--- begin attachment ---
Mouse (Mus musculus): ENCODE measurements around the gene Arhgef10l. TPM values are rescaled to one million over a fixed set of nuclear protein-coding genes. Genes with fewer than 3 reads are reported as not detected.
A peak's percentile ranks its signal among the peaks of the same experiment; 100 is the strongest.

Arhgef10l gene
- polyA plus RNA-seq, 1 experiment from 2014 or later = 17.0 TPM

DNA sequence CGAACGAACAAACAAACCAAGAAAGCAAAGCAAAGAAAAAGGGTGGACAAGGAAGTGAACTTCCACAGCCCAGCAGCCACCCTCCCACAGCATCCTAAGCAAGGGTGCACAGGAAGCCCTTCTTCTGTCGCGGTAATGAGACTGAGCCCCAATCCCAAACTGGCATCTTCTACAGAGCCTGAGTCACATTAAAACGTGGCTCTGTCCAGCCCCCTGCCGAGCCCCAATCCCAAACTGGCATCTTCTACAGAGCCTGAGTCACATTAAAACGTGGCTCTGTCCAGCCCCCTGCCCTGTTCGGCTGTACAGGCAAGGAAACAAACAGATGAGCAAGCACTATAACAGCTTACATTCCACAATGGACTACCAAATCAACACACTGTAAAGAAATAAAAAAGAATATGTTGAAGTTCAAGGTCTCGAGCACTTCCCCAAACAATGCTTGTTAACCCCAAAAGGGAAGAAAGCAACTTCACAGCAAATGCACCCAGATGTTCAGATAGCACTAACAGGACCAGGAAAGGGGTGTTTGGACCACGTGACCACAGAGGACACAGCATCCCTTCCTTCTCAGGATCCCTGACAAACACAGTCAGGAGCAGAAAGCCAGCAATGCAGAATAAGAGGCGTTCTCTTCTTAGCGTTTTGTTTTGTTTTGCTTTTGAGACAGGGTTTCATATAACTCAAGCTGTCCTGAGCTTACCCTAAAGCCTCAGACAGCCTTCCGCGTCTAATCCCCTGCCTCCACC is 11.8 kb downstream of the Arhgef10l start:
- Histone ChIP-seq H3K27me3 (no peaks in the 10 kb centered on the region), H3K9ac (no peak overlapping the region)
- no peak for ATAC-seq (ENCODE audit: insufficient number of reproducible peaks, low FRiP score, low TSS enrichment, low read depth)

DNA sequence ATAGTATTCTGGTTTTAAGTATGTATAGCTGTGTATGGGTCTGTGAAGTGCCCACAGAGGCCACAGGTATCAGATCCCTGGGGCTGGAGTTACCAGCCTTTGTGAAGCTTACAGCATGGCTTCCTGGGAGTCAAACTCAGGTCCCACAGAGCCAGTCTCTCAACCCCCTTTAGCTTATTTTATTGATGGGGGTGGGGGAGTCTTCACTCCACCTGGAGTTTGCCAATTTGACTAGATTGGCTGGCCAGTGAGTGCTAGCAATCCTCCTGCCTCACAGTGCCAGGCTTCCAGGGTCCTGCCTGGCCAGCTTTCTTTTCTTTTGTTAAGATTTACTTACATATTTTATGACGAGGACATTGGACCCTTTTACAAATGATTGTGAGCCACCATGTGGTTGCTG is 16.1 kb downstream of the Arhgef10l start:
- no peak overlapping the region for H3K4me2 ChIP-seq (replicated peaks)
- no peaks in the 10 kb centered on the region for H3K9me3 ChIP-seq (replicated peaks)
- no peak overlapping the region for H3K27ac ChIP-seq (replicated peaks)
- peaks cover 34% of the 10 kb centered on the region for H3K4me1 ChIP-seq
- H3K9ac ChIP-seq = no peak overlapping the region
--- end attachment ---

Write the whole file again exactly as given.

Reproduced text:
Mouse (Mus musculus): ENCODE measurements around the gene Arhgef10l. TPM values are rescaled to one million over a fixed set of nuclear protein-coding genes. Genes with fewer than 3 reads are reported as not detected.
A peak's percentile ranks its signal among the peaks of the same experiment; 100 is the strongest.

Arhgef10l gene
- polyA plus RNA-seq, 1 experiment from 2014 or later = 17.0 TPM

DNA sequence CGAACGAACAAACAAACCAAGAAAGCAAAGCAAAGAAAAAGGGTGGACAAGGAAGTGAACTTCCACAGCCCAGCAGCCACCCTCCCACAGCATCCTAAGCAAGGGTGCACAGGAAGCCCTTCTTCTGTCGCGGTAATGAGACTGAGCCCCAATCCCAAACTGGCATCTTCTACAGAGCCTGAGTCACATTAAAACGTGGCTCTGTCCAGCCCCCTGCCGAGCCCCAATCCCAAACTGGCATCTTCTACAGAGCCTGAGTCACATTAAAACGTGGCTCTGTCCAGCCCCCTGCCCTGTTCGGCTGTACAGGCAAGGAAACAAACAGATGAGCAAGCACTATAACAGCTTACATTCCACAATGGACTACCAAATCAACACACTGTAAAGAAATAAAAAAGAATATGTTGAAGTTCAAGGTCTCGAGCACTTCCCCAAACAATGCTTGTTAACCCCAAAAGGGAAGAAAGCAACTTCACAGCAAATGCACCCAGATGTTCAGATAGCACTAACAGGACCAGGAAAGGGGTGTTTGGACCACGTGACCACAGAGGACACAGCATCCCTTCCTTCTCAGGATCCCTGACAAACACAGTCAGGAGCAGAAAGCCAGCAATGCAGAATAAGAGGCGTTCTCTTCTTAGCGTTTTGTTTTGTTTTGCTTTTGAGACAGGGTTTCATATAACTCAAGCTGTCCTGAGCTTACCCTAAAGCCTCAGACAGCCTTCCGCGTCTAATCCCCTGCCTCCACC is 11.8 kb downstream of the Arhgef10l start:
- Histone ChIP-seq H3K27me3 (no peaks in the 10 kb centered on the region), H3K9ac (no peak overlapping the region)
- no peak for ATAC-seq (ENCODE audit: insufficient number of reproducible peaks, low FRiP score, low TSS enrichment, low read depth)

DNA sequence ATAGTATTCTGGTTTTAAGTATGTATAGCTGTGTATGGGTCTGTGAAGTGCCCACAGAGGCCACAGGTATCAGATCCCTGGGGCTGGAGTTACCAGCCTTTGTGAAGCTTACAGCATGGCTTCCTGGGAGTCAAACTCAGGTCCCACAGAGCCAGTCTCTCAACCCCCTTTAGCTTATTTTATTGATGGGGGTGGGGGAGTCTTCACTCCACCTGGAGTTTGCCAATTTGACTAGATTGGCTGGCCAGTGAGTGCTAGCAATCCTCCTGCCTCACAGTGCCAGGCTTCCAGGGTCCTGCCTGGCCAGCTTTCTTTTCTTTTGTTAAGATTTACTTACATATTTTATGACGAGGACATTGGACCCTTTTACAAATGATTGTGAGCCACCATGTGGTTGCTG is 16.1 kb downstream of the Arhgef10l start:
- no peak overlapping the region for H3K4me2 ChIP-seq (replicated peaks)
- no peaks in the 10 kb centered on the region for H3K9me3 ChIP-seq (replicated peaks)
- no peak overlapping the region for H3K27ac ChIP-seq (replicated peaks)
- peaks cover 34% of the 10 kb centered on the region for H3K4me1 ChIP-seq
- H3K9ac ChIP-seq = no peak overlapping the region